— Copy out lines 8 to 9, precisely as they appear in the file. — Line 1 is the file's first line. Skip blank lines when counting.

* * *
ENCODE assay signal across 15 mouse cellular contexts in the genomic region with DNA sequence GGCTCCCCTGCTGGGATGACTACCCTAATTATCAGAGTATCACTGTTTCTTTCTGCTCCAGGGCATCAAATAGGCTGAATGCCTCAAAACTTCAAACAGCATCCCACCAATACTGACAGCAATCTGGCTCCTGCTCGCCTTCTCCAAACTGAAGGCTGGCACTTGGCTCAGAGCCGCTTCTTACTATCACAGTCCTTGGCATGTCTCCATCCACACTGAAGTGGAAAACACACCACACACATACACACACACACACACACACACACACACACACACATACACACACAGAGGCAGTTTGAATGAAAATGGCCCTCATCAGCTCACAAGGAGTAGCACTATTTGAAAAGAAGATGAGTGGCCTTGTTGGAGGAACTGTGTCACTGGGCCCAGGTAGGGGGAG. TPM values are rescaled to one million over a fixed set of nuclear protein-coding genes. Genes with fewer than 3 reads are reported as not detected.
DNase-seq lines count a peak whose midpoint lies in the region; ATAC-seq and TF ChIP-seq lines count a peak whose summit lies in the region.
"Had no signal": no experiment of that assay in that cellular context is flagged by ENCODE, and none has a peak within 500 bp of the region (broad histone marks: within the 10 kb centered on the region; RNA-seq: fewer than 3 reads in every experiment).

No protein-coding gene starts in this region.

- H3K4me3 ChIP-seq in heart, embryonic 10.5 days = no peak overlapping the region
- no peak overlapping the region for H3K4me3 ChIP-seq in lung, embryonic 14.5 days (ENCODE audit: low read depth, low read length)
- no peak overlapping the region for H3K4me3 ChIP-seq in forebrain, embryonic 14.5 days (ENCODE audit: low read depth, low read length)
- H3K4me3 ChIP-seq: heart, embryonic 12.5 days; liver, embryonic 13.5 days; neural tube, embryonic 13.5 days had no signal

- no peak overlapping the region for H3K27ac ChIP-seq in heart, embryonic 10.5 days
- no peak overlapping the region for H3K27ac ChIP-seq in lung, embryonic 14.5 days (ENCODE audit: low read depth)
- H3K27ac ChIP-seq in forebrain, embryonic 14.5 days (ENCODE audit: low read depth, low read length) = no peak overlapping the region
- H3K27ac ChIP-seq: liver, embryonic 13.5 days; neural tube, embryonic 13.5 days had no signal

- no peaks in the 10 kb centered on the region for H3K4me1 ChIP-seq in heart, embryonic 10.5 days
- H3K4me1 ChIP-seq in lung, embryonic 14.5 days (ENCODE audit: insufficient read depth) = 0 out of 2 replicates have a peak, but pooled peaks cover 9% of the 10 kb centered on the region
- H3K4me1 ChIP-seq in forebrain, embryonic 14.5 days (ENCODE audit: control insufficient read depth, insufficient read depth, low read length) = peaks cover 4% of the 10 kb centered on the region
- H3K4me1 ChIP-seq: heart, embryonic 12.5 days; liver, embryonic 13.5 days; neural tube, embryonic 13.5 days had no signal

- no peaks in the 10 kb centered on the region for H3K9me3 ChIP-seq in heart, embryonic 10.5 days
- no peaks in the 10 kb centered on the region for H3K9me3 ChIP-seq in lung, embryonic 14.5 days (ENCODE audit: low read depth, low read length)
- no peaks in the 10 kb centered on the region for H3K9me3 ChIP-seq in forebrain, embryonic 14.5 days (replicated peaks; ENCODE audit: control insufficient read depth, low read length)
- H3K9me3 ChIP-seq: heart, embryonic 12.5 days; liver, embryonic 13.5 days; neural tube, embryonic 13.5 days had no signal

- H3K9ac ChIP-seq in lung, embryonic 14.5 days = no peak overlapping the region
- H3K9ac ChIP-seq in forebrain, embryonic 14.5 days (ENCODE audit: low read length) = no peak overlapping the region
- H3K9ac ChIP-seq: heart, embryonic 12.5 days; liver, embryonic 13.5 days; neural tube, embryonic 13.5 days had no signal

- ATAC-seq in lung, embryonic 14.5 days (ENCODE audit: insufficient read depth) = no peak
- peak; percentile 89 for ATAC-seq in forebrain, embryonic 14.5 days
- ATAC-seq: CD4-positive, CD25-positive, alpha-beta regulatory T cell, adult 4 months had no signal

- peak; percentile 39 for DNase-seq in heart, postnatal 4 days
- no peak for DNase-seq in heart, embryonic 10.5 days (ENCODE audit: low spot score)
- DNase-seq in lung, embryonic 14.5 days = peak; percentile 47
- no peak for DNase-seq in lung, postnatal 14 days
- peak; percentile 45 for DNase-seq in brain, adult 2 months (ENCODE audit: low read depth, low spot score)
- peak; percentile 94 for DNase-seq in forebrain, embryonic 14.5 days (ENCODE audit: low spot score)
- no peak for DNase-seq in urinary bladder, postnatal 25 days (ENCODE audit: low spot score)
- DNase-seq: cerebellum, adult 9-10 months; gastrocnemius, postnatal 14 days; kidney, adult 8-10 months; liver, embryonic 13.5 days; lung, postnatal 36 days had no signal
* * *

- H3K4me3 ChIP-seq: heart, embryonic 12.5 days; liver, embryonic 13.5 days; neural tube, embryonic 13.5 days had no signal

- no peak overlapping the region for H3K27ac ChIP-seq in heart, embryonic 10.5 days